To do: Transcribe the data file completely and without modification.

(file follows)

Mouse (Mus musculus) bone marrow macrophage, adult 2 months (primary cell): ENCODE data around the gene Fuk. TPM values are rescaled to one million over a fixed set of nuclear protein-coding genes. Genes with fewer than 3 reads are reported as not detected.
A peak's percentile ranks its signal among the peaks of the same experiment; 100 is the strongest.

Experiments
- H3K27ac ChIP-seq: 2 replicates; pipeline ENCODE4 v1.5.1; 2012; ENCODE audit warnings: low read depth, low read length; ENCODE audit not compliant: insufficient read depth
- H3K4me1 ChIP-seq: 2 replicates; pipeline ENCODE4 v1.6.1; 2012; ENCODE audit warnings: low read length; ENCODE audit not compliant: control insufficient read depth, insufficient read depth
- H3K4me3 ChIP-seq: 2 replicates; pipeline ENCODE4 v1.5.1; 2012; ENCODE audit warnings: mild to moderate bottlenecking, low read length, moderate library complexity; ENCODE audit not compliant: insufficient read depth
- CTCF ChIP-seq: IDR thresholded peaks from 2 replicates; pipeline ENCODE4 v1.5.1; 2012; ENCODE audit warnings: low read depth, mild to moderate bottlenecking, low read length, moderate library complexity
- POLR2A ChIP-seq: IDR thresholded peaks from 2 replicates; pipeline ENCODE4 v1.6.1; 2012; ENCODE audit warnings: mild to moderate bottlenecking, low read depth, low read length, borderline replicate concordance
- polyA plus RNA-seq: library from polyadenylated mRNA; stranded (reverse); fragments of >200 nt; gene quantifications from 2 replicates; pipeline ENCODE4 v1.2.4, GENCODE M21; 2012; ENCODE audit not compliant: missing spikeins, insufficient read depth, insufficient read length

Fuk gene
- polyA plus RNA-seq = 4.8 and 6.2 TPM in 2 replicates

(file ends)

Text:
Mouse (Mus musculus) bone marrow macrophage, adult 2 months (primary cell): ENCODE data around the gene Fuk. TPM values are rescaled to one million over a fixed set of nuclear protein-coding genes. Genes with fewer than 3 reads are reported as not detected.
A peak's percentile ranks its signal among the peaks of the same experiment; 100 is the strongest.

Experiments
- H3K27ac ChIP-seq: 2 replicates; pipeline ENCODE4 v1.5.1; 2012; ENCODE audit warnings: low read depth, low read length; ENCODE audit not compliant: insufficient read depth
- H3K4me1 ChIP-seq: 2 replicates; pipeline ENCODE4 v1.6.1; 2012; ENCODE audit warnings: low read length; ENCODE audit not compliant: control insufficient read depth, insufficient read depth
- H3K4me3 ChIP-seq: 2 replicates; pipeline ENCODE4 v1.5.1; 2012; ENCODE audit warnings: mild to moderate bottlenecking, low read length, moderate library complexity; ENCODE audit not compliant: insufficient read depth
- CTCF ChIP-seq: IDR thresholded peaks from 2 replicates; pipeline ENCODE4 v1.5.1; 2012; ENCODE audit warnings: low read depth, mild to moderate bottlenecking, low read length, moderate library complexity
- POLR2A ChIP-seq: IDR thresholded peaks from 2 replicates; pipeline ENCODE4 v1.6.1; 2012; ENCODE audit warnings: mild to moderate bottlenecking, low read depth, low read length, borderline replicate concordance
- polyA plus RNA-seq: library from polyadenylated mRNA; stranded (reverse); fragments of >200 nt; gene quantifications from 2 replicates; pipeline ENCODE4 v1.2.4, GENCODE M21; 2012; ENCODE audit not compliant: missing spikeins, insufficient read depth, insufficient read length

Fuk gene
- polyA plus RNA-seq = 4.8 and 6.2 TPM in 2 replicates